Following the earthquakes in Indonesia in 2019, we carried out two projects to provide relief in Central Sulawesi and Lombok. In Central Sulawesi, particular emphasis was placed on restoring autonomous hygiene maintenance, a vital human need permanently aggravated after a natural disaster and essential to avoid epidemics often triggered afterward.

In Guatemala, we were involved in the reconstruction of the facilities affected by the eruption of the Fuego volcano in Siquinalá, one of the towns whose urban center is located in the channels of residual volcanic material, which makes it a highly vulnerable area to lahars. We have recently visited the project, supervising the results of the repair of the facilities, the proper functioning of the two rainwater harvesting systems built, and the training of the communities in hydrological and climate information.


More neglect, more vulnerability

Each disaster reveals the scourge of neglect suffered by the poorest communities. Disasters are natural, but exposure and vulnerability are anthropogenic factors, i.e., caused by humans. It has been known for millennia that the inhabitants of seismic regions, such as the isthmus of the Anatolian peninsula, are exposed to earth tremors. The earthquake of last February 6 was the deadliest since scientific records have been kept in the previous 25 years; however, Turkey has suffered dozens of earthquakes with a magnitude of more than 7 on the Richter scale. Despite this, the vulnerability of its population, which is the predisposition to damage to property and people, has not decreased but instead increased.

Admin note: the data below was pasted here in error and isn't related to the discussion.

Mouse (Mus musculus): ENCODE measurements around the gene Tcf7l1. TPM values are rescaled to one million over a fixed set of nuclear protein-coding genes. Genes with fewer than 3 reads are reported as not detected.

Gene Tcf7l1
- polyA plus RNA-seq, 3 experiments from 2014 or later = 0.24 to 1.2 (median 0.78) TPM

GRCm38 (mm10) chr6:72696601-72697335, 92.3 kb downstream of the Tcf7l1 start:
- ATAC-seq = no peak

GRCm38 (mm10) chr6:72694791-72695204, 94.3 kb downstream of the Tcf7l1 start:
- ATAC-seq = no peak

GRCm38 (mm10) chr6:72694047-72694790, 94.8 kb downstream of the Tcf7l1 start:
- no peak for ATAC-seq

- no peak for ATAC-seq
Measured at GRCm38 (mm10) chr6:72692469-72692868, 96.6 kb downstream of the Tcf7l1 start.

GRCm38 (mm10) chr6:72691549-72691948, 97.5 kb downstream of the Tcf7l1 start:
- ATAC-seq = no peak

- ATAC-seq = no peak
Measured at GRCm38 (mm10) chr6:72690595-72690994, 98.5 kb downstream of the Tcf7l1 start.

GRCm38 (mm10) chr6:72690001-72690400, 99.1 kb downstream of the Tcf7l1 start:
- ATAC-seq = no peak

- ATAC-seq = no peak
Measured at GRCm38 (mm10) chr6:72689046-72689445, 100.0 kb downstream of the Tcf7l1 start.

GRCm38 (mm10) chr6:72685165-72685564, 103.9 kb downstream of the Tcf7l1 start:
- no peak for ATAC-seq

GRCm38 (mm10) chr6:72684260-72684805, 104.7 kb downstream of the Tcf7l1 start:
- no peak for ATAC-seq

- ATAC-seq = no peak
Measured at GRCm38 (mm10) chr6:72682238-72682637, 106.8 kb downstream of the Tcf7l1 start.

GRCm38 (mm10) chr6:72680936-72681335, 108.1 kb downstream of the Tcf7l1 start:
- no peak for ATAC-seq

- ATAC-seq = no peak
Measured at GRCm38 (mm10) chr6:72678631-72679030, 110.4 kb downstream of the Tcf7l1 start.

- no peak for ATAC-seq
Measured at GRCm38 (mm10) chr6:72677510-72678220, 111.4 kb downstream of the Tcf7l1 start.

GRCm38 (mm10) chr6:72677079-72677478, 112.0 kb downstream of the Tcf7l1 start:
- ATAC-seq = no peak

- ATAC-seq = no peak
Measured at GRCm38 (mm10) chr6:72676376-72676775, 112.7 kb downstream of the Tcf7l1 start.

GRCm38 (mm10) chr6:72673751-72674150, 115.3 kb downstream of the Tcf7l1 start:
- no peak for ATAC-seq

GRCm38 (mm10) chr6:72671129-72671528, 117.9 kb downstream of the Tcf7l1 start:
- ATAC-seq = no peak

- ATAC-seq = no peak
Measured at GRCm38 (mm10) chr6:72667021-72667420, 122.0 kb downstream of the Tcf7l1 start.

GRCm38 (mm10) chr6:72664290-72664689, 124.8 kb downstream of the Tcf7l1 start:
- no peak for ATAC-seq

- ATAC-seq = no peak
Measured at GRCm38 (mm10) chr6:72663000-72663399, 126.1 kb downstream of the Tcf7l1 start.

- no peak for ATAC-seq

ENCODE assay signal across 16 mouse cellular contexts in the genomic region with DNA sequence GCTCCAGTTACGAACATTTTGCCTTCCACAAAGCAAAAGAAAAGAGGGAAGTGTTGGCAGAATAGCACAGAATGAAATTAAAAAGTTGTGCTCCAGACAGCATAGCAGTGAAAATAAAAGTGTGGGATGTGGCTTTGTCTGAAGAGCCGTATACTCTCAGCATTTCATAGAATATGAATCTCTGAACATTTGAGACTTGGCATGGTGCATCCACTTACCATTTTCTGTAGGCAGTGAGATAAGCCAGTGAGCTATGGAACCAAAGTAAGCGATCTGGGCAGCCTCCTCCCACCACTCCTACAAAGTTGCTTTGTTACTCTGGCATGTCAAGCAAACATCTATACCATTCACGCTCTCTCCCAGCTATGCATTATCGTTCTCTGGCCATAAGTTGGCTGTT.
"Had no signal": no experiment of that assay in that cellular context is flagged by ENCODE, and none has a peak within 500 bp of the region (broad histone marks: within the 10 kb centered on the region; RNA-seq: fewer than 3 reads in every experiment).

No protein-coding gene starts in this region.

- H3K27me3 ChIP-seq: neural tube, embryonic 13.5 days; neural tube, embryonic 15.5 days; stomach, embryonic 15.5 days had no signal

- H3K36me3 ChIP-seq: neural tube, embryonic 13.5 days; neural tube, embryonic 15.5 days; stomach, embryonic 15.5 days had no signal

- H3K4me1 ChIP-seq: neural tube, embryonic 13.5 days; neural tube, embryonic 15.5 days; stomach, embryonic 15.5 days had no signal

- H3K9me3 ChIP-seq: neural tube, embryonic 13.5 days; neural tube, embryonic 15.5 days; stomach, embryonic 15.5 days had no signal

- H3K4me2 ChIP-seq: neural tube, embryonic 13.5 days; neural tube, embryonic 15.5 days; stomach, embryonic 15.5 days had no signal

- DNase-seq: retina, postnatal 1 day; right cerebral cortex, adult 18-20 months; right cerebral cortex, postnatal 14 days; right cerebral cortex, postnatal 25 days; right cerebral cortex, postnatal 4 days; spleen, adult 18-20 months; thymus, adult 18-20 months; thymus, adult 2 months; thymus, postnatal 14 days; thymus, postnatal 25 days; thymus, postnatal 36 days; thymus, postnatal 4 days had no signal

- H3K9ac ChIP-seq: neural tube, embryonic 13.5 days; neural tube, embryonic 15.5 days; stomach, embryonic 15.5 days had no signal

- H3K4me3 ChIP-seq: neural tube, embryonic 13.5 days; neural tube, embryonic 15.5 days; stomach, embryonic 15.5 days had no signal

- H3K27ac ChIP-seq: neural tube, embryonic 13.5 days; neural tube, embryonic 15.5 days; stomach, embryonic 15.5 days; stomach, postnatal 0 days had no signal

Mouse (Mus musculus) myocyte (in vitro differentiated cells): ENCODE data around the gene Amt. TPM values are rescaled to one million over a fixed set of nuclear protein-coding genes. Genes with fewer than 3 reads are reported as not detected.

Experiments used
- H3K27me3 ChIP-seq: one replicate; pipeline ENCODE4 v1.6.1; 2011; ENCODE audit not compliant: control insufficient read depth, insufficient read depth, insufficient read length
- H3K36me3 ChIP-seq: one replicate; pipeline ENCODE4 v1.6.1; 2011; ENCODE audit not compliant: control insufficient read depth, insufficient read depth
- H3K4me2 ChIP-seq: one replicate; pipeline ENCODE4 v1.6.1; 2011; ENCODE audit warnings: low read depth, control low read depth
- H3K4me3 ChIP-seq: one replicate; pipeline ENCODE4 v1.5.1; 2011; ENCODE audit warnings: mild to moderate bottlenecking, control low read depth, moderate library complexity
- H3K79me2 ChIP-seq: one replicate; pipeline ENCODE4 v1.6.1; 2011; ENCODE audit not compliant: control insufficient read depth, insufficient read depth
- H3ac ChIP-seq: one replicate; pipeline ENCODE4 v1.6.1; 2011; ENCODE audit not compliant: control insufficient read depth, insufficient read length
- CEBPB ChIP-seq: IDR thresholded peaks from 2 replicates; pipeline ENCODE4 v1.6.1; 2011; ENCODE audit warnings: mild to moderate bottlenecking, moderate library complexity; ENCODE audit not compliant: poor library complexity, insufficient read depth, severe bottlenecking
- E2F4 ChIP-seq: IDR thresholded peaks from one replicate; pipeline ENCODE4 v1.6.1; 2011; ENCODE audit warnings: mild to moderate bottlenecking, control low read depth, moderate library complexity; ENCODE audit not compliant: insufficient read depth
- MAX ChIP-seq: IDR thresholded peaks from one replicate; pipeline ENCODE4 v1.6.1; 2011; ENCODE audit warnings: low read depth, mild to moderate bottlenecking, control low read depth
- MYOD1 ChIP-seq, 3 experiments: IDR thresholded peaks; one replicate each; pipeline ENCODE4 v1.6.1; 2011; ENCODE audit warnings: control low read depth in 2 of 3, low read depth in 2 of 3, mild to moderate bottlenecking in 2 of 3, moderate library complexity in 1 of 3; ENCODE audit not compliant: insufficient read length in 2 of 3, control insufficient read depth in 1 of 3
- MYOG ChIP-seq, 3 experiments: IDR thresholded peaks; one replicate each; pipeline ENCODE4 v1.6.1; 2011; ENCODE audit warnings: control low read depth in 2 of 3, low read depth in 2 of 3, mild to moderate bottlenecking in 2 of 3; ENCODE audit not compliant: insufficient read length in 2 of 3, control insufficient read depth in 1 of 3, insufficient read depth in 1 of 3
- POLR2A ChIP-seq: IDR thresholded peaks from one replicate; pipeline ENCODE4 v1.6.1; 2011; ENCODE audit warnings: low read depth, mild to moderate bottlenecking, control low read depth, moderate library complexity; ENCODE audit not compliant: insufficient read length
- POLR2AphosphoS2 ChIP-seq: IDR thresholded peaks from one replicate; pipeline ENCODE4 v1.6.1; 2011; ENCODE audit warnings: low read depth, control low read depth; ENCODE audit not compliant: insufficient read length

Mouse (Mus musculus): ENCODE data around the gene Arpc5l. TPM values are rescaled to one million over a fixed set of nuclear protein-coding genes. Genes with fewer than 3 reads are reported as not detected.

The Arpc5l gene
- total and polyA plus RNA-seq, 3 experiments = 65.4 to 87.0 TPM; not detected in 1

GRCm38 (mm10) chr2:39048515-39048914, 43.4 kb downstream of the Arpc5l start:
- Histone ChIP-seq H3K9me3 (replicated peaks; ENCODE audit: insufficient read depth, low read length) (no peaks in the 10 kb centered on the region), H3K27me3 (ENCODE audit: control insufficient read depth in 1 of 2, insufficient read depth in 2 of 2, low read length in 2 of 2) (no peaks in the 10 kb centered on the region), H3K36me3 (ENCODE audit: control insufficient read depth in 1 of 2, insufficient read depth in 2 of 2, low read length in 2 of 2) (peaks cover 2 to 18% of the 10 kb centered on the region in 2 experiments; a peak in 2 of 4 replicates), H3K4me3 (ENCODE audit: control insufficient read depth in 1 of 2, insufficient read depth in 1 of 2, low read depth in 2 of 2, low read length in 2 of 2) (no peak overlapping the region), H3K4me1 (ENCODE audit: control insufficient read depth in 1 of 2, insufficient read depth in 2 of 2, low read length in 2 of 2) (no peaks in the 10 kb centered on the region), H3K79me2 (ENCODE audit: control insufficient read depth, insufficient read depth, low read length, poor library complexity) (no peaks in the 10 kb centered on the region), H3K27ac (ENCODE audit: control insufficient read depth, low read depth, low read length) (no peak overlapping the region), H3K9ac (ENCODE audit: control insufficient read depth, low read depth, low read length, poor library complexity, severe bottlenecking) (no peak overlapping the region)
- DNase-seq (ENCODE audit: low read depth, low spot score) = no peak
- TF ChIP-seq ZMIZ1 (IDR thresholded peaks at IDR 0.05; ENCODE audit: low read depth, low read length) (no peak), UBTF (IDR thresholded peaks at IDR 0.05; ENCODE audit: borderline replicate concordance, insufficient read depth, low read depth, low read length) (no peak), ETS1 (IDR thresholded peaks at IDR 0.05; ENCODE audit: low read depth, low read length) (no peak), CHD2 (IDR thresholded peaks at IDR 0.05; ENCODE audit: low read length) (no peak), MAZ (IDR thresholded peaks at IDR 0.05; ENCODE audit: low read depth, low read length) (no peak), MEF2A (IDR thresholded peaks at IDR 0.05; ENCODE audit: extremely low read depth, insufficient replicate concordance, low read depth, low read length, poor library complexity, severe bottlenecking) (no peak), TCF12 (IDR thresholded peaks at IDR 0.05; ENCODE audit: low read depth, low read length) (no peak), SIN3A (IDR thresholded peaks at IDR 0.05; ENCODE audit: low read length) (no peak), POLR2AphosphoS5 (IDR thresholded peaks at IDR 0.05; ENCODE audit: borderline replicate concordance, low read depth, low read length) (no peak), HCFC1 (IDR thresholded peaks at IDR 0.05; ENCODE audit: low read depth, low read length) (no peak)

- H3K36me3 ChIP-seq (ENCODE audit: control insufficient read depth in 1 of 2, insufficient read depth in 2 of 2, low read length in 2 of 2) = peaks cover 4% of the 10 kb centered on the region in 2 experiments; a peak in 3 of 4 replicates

One of the main factors has been poor architecture. Although the earthquakes were intense, experts say that buildings built to basic anti-seismic standards should have been able to stand. Instead, many newly constructed buildings collapsed, even in places where the shaking intensity was not as high.

Turkish authorities have issued 131 arrest warrants against builders, developers, architects, and financiers for their negligence in complying with anti-seismic regulations. Many cases are suspected to be linked to urban corruption that has allowed the proliferation of unlicensed buildings.

Another aggravating factor is the absence of a seismic alarm system in the affected area. For example, Turkey and Syria lack a warning system like those in Mexico or Japan, where sensors permanently monitor Earth’s movements. When they detect one that could become an earthquake measuring six on the Richter scale, they immediately emit a signal received by cell phones, radio, and television. These seconds of warning can save thousands of lives if the alert gets people out of buildings.

As usual, vulnerability is directly linked to neglect and corruption, and the most vulnerable suffer the worst consequences. Are we aware of this? These catastrophes should demand international control of the risks that beset those with the least resources.